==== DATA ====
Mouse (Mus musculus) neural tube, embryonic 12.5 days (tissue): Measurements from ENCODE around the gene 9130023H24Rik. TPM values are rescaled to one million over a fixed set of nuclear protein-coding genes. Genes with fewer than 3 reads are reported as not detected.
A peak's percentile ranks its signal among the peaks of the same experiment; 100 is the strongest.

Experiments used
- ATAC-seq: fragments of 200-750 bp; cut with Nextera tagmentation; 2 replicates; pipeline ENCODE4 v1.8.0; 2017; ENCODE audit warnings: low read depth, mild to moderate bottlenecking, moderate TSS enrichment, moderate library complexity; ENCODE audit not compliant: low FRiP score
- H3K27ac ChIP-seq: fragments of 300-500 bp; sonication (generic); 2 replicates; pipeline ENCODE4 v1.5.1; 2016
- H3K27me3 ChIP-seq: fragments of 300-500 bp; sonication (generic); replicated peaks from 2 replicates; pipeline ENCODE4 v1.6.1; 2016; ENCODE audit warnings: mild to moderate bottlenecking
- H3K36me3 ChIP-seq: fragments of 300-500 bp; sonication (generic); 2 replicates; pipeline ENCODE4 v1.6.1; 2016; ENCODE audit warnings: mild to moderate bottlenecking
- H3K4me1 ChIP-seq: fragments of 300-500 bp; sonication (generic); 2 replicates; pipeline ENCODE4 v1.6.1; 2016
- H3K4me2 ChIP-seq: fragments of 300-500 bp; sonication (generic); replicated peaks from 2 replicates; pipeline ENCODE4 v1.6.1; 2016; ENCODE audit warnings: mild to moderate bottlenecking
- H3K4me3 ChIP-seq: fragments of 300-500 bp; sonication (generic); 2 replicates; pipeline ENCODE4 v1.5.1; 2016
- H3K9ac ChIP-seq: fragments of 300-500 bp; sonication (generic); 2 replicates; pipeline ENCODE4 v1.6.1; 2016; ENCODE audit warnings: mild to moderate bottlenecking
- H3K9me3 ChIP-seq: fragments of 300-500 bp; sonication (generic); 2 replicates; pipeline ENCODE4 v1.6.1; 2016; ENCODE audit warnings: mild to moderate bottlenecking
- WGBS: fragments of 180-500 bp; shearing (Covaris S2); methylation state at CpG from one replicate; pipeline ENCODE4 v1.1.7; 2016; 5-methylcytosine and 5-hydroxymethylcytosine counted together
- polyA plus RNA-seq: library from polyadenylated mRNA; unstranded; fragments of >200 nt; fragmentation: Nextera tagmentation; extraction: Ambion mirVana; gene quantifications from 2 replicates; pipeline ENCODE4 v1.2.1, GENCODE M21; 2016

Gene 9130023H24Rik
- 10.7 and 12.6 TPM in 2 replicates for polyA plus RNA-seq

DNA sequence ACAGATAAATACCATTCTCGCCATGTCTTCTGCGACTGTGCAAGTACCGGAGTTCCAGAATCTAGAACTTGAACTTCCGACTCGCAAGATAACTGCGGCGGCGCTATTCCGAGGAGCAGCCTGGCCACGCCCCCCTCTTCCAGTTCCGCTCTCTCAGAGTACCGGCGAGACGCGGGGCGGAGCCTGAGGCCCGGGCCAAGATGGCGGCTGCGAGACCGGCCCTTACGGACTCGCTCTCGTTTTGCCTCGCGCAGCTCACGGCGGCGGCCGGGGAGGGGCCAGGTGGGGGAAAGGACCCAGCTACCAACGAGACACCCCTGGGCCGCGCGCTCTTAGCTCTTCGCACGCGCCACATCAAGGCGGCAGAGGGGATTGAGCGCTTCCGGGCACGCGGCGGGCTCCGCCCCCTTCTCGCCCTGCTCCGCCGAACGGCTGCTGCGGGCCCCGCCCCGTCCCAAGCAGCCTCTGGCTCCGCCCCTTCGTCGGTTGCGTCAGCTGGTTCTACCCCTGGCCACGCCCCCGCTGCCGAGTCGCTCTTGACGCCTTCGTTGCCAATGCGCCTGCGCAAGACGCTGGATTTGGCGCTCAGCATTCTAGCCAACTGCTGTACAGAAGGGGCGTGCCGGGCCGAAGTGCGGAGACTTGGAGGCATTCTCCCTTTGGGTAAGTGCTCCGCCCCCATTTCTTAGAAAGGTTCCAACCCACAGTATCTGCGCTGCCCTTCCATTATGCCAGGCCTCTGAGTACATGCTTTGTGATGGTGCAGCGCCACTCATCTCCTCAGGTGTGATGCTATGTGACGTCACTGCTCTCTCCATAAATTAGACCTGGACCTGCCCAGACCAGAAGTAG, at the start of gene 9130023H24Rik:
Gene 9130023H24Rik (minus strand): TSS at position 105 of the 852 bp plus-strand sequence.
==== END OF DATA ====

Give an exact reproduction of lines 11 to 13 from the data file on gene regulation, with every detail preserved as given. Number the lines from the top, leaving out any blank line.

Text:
- H3K9ac ChIP-seq: fragments of 300-500 bp; sonication (generic); 2 replicates; pipeline ENCODE4 v1.6.1; 2016; ENCODE audit warnings: mild to moderate bottlenecking
- H3K9me3 ChIP-seq: fragments of 300-500 bp; sonication (generic); 2 replicates; pipeline ENCODE4 v1.6.1; 2016; ENCODE audit warnings: mild to moderate bottlenecking
- WGBS: fragments of 180-500 bp; shearing (Covaris S2); methylation state at CpG from one replicate; pipeline ENCODE4 v1.1.7; 2016; 5-methylcytosine and 5-hydroxymethylcytosine counted together